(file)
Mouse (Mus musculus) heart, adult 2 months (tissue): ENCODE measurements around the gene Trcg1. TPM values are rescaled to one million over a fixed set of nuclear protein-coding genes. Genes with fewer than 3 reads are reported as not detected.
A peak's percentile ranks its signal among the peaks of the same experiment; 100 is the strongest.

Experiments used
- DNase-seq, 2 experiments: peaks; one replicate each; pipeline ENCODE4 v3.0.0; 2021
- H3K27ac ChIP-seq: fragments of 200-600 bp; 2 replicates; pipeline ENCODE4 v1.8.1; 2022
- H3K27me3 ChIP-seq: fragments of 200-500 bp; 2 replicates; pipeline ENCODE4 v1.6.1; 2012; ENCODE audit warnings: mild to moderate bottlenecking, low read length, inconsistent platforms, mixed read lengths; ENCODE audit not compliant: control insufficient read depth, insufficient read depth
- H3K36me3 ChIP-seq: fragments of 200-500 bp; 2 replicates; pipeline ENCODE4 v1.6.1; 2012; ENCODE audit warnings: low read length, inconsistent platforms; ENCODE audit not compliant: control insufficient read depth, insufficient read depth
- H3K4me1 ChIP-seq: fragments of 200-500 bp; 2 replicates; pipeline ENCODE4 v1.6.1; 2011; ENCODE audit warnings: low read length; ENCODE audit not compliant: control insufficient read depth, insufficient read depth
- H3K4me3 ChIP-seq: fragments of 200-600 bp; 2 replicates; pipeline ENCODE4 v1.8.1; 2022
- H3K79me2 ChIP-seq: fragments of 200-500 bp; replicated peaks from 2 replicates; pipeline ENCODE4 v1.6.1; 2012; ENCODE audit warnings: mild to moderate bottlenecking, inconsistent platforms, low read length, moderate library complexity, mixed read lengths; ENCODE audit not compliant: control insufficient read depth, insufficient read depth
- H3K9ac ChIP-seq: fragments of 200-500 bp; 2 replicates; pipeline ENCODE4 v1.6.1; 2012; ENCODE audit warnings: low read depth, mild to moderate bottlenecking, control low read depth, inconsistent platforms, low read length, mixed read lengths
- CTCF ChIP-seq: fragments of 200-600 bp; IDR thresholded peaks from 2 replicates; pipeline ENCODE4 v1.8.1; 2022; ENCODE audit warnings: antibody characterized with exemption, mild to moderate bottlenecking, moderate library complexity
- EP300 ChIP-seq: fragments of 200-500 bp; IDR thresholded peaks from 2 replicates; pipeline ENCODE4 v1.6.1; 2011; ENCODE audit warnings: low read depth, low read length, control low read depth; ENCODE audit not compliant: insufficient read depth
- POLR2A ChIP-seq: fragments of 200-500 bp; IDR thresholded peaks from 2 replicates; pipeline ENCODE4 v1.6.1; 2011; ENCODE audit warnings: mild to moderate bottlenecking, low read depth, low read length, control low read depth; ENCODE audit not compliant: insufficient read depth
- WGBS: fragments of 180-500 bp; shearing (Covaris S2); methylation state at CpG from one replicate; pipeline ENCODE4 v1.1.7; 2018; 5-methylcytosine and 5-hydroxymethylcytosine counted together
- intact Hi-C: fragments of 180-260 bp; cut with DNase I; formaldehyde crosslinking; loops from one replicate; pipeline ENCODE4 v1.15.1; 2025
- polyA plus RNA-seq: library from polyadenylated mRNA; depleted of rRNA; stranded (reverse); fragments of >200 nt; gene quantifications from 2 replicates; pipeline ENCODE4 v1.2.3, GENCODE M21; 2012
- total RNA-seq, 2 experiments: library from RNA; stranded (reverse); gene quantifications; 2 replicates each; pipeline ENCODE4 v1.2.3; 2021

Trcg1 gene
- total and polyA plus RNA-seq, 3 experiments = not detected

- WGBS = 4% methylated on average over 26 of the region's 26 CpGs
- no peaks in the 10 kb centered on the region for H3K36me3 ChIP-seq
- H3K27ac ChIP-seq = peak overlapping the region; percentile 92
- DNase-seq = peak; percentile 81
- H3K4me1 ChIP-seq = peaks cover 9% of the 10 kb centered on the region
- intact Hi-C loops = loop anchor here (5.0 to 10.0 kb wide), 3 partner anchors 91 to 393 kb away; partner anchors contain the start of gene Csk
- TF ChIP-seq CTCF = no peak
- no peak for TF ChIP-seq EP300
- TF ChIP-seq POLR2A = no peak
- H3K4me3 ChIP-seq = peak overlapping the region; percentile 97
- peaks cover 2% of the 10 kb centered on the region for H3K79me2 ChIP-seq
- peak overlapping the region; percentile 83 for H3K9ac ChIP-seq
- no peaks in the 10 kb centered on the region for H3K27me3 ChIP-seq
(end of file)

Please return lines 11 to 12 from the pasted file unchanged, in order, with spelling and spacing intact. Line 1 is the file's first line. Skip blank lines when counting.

- H3K9ac ChIP-seq: fragments of 200-500 bp; 2 replicates; pipeline ENCODE4 v1.6.1; 2012; ENCODE audit warnings: low read depth, mild to moderate bottlenecking, control low read depth, inconsistent platforms, low read length, mixed read lengths
- CTCF ChIP-seq: fragments of 200-600 bp; IDR thresholded peaks from 2 replicates; pipeline ENCODE4 v1.8.1; 2022; ENCODE audit warnings: antibody characterized with exemption, mild to moderate bottlenecking, moderate library complexity